Hi Lynda!

      Definitely, lets connect! I’d love to hear your story as well. If you have twitter, feel free to add me and let’s go from there! @Mocha_Bee

      Sarah

  3. David A Mc Culloch says:

    Sarah,,,,Am proud of You…..am from Belize…in our country we have so much people afflicted…am a type 2 diabetic….but its more than a year and half, I have not taken any medications to control. For me its the way my food is prepared and have realized we needs the sugars for energy and so if we cant process the sugars then we have major probs….so I eats in portions …..and goes with less salts….and I make sure I gets enough water…then I go to the proteins…..even the milk I take is non fat……during the day.
    People would say that they have diabetes when they are diagnosed with it ….but looking back at this good health I am enjoying…all the complications and suffering …physical and spiritual…………has gone….but to keep this good health …as you mentioned …we needs to have control….to insure a good health, even with diabetes..My A1c was 12.7 am now 5.14… Thanks for the share
    David

  4. crystal says:

    Thank u sarah for your story. Im twenty nine yrs old and my doctor told me im pre diabetic. I just hope it doesnt go into full blown type 2 diabetes. Im trying to do what i can to get it into the normal range.

  5. crystal says:

    Thanks

  6. Mike Durbin says:

    Great post, Sarah! I’m 29, and was diagnosed with Type 2 Diabetes and Congestive Heart Failure in December 2008. I was 24 at the time. I blog about what it’s like to live with both at http://www.mydiabeticheart.com . You love for you to check out the blog and reach out.

    All the best.
    Mike Durbin.

  7. Monique White says:

    I was just told I have type 2 diabetes and I’m 50. I know I was feeling stressed and going to the rest room but, just thought OMG this is what 50 is. I need to change my eating habits, work out and get my life on track. I will NOT let this take over my life. Reading all the stories really help. I would love to connect with someone in my area (Laurel, MD) We all need support.
    Thank you all for sharing. It helped so much!!

  8. Nix Chen says:

    Hi! I have recently been diagnosed with type 2 also. My BG is around 140-200 and I am really getting depressed about this. I feel scared and alone because usually you just see people with type2 when they are at 40’s or 50’s. I’m in a big emotional slump… Like, can I have kids? Can I still get better? Will I die in my 40’s or 50’s? 🙁

  9. santanu says:

    Hi… I,m jst 29yrs n hve diabetes type 2…jst getting emotionally broken.pls help me.my ppbs is 300,fasting is 190.pls help me…i,m jst crying n crying.. A good life jst shattered in a while…could i live more dan 50 or else…pls give sme enthusiasm.

  10. Bruce says:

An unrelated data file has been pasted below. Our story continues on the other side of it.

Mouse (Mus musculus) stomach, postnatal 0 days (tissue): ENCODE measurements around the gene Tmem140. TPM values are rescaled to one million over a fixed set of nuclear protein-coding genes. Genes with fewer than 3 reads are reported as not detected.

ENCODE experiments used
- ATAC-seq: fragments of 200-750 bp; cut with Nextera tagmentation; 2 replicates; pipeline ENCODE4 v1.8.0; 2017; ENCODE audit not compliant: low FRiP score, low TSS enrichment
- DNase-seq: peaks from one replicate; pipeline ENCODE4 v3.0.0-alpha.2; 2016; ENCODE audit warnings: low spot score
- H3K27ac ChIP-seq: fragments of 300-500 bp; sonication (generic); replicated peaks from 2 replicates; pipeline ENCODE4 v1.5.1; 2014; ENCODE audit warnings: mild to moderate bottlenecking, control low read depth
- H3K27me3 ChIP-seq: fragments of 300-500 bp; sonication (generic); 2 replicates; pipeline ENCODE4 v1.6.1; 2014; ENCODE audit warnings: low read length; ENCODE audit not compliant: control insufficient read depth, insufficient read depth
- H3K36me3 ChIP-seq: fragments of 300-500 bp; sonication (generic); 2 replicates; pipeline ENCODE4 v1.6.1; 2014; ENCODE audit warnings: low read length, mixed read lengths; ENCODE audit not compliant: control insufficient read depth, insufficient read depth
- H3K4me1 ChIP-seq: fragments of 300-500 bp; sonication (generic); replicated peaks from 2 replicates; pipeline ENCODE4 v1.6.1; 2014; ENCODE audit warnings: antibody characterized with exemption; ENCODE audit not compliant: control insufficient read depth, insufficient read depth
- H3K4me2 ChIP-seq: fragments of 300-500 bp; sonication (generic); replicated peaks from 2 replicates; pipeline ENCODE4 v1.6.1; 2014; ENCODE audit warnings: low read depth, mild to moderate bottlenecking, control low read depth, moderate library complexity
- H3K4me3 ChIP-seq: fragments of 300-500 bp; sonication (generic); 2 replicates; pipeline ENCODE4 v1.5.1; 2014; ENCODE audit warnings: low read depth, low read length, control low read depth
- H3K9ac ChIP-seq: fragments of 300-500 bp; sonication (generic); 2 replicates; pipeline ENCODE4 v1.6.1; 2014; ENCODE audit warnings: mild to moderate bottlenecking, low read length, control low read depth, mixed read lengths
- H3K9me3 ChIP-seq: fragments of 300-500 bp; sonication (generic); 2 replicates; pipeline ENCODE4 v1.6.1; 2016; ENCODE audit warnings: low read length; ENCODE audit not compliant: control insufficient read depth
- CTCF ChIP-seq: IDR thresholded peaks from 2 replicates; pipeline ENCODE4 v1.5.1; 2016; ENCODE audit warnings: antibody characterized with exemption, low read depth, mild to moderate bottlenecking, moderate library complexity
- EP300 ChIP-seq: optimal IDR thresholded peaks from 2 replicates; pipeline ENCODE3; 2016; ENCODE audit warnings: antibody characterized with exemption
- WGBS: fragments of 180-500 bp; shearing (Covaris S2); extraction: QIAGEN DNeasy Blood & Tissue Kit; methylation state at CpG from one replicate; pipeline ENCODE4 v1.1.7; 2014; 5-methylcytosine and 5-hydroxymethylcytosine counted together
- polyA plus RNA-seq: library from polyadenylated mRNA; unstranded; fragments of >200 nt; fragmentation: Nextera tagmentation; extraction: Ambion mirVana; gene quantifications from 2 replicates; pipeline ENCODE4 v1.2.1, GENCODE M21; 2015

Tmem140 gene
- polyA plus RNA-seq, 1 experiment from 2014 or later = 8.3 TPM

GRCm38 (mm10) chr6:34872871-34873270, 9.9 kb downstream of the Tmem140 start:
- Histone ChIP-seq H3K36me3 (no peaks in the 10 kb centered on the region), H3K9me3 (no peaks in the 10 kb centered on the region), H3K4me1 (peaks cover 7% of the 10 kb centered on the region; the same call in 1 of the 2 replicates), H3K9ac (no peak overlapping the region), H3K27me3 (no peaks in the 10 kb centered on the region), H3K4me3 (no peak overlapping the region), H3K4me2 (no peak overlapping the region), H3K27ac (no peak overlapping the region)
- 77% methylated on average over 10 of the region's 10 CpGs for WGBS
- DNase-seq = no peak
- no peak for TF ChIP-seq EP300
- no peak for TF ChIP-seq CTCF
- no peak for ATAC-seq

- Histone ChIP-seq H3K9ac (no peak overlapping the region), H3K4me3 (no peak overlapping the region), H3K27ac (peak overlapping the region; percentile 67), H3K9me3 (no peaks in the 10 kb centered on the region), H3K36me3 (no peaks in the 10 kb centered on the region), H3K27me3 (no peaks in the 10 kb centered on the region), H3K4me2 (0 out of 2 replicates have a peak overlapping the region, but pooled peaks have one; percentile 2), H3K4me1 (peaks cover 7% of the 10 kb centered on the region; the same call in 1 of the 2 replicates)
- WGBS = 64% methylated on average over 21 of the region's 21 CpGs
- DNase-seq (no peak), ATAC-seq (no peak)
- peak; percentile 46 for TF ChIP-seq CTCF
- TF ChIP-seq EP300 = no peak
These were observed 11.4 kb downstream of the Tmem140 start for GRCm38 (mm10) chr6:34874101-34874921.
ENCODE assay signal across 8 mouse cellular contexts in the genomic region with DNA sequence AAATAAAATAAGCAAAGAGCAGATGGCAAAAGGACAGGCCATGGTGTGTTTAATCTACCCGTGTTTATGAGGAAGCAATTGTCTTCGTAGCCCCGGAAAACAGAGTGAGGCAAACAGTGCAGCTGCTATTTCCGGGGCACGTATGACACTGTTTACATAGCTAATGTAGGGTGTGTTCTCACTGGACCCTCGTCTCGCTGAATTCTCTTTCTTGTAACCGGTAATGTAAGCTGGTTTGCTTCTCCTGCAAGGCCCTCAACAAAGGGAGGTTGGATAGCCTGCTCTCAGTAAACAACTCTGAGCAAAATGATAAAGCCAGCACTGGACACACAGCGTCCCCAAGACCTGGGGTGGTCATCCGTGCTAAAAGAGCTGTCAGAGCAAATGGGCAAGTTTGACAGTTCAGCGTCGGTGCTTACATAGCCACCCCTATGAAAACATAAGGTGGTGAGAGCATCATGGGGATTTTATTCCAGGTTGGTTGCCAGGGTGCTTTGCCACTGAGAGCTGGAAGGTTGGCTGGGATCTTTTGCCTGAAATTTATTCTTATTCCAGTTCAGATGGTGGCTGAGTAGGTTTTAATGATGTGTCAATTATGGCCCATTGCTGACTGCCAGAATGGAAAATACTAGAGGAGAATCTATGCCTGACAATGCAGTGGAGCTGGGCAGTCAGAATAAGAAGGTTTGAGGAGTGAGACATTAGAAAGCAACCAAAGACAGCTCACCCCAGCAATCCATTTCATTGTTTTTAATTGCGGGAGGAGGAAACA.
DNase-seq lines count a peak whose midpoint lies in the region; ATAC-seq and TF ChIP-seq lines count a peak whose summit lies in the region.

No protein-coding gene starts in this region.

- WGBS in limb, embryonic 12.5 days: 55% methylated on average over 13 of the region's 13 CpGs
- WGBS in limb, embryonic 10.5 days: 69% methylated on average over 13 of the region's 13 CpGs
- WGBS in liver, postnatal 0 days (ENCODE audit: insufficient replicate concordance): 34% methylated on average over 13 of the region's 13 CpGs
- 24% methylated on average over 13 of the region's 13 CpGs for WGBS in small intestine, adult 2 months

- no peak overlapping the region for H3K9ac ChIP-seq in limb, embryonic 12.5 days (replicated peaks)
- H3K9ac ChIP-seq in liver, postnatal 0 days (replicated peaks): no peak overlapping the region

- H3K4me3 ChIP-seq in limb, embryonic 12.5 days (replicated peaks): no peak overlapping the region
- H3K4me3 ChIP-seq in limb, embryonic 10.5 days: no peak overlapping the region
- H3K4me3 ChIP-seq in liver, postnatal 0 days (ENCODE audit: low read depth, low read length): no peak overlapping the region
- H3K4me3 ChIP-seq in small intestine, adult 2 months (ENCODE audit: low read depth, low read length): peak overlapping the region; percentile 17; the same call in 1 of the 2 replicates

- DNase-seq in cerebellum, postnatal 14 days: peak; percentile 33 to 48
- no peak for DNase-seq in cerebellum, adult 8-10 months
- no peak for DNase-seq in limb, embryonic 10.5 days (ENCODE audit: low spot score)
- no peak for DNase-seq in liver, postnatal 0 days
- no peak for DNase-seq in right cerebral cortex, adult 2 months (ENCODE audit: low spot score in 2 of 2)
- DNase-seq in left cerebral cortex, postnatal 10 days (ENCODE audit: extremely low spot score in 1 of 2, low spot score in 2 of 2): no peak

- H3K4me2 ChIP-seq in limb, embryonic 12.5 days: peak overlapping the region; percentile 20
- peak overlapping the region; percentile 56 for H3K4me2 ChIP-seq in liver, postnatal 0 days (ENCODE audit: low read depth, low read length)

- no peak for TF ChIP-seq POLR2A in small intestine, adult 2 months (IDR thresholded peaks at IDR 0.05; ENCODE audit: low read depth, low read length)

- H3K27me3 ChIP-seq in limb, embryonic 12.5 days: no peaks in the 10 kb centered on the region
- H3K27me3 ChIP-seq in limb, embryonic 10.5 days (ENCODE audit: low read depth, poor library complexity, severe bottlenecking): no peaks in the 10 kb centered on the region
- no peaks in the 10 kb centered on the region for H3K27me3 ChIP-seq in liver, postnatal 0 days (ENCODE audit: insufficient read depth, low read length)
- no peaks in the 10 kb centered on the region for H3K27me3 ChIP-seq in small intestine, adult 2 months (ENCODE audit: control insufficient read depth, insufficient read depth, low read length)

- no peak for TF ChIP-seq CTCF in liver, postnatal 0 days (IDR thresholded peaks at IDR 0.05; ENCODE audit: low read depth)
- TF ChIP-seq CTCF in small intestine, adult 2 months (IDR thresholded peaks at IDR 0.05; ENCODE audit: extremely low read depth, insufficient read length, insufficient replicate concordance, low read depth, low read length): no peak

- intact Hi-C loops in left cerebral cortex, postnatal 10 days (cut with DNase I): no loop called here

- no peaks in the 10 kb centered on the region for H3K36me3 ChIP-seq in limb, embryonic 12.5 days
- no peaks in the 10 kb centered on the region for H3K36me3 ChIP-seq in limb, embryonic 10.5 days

Hi Santanu, I got dxed with D at 27. My fasting was around 350 and a1c of 13. AFter an year now I get good reading I have an A1c of 5.6 pretty much in the normal range. Yes you could have a good life. But I understanding your problem. I also have depression because of the guilt trying to over hold. Just hang in there buddy you are not alone.

  11. Megan Metallic says:

    I was diagnosed with type 2 diabetes but like you felt like I could still push the limits and eat what I wanted. I am in the hospital right now from feeling sick all the time, I have been constantly having these attacks where I feel faint , dizzy weak shaky anxiety and ready to pass out. I thought I was losing my mind, I guess my sugars were always used to being so high that when they were in the acceptable 100-165 range my body felt like it was hypoglycemic so I would have a these attacks. I have been in the hospital for a week on a low carb diet, my body cannot handle metformin well it makes me dry heave. So until I see an endocrinologist I hAve to do it diet and exercise. I am only 29 and its scary as hell my suggestion to anyone is don’t feel like you could push the limit of this disease I’m scared as hell at the moment and trying hard to educate myself more about this disease

  12. Lorey says:

    I couldn’t agree more. I was diagnosed with Type 2 a few weeks ago and I have yet to find anyone near my age or under 40 that has it and I can ask questions. There are so many things that really only a person near my age would care about that I want to ask about. Someone needs to write a book, make an fb page, something!

  13. Niken says:

    Hi,I just heard about the SU2C show tonight with Taylor Swift siinngg Ronan. I know that I’m late (year) and words can and will never fully express. I had a son that was born with neuroblastoma, we actually went in the hospital for something totally unrelated to this. It was happened upon when they did the sonogram. So I can definitely relate and sympathize with you. I understand all the emotions because I had them as well, especially in the beginning. He has been cancer free for 4 years now, they say that 10 years is when you are considered out of the woods. I’ve read your blogs and I have to say that YOU are my hero! I don’t know how, what or where I would be if things did not turn out the way they did with my son. I will be watching tonight and I will say a prayer for you, I know your son is smiling down on you guys. God has him in His arms right now as we speak. You don’t know me, we are connected because although my son hasn’t passed, we’ve experienced the same thing with our sons. I would love to keep in contact with you! I just want to be apart of promoting awareness for Neuroblastoma. My son is your son!!Take care and May God Bless You and Your Family,Nakela PrudeDallas, TX